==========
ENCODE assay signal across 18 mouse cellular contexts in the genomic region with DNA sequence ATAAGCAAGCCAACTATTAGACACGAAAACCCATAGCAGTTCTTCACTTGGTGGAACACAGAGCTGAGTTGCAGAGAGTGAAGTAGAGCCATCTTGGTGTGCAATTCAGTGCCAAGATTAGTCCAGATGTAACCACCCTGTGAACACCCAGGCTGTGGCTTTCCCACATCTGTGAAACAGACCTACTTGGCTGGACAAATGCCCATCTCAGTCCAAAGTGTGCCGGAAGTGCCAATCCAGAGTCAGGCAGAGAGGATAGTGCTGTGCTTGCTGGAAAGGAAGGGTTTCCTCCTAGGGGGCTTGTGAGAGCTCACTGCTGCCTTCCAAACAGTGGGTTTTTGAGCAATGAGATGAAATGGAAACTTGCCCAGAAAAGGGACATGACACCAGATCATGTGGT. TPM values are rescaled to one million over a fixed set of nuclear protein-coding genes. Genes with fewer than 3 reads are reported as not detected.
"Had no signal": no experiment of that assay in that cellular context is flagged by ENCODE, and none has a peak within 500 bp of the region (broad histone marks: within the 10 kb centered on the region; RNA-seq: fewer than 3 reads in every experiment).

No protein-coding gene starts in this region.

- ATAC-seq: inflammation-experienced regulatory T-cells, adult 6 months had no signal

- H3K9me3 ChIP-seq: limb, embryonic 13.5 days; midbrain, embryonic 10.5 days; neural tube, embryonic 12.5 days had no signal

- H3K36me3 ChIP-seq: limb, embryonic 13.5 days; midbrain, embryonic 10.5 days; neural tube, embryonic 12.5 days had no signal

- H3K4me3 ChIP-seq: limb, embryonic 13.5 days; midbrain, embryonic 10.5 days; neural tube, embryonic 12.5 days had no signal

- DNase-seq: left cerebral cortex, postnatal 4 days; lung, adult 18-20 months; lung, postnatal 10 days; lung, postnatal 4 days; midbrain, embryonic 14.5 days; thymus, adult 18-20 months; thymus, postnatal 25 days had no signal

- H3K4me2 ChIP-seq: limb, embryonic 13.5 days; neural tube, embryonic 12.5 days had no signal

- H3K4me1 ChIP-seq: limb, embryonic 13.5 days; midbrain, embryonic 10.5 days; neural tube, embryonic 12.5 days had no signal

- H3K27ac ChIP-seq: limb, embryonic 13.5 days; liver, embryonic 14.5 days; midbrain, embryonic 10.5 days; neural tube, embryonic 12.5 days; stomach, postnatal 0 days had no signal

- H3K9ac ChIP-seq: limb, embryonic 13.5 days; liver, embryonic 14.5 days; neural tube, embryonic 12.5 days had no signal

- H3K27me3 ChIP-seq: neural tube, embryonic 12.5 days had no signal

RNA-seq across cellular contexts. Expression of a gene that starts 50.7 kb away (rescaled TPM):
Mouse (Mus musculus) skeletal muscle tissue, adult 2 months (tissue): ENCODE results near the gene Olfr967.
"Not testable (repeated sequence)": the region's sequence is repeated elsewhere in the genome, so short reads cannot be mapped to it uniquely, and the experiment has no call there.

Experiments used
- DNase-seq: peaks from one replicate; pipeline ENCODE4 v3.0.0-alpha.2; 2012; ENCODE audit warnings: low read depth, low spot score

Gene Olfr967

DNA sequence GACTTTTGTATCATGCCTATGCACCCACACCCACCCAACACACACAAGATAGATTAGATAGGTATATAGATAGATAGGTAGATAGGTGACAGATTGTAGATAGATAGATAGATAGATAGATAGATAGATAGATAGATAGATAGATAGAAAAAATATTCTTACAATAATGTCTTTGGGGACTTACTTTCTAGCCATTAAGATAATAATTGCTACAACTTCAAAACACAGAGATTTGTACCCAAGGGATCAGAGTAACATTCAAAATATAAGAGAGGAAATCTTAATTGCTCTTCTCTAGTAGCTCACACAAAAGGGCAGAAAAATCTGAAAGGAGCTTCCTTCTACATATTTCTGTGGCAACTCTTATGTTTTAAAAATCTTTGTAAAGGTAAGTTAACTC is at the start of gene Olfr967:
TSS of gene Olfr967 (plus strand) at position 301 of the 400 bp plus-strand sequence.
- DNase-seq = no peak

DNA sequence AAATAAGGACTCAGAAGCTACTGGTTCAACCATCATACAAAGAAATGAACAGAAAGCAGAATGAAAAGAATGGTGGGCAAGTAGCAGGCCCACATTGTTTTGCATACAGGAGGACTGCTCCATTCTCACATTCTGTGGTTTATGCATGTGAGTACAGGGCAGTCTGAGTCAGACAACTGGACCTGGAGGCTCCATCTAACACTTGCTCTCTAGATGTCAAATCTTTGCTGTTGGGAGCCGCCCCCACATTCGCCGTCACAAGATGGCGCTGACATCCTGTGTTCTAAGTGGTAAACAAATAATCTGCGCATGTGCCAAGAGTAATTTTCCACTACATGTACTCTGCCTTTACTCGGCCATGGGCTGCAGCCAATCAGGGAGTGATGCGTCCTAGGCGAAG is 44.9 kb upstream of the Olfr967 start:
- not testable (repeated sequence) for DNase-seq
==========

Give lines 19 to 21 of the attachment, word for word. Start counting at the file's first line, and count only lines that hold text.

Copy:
Gene Olfr967

DNA sequence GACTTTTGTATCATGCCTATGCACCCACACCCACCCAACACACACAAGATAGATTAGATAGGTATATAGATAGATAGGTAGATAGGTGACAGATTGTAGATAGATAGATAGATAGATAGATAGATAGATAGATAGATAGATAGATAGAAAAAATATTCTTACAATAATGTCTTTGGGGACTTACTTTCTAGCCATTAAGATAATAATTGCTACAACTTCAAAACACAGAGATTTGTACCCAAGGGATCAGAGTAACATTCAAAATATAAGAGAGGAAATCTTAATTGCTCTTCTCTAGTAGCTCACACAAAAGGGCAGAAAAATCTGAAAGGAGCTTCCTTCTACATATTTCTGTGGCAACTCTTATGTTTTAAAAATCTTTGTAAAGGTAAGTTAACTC is at the start of gene Olfr967:
TSS of gene Olfr967 (plus strand) at position 301 of the 400 bp plus-strand sequence.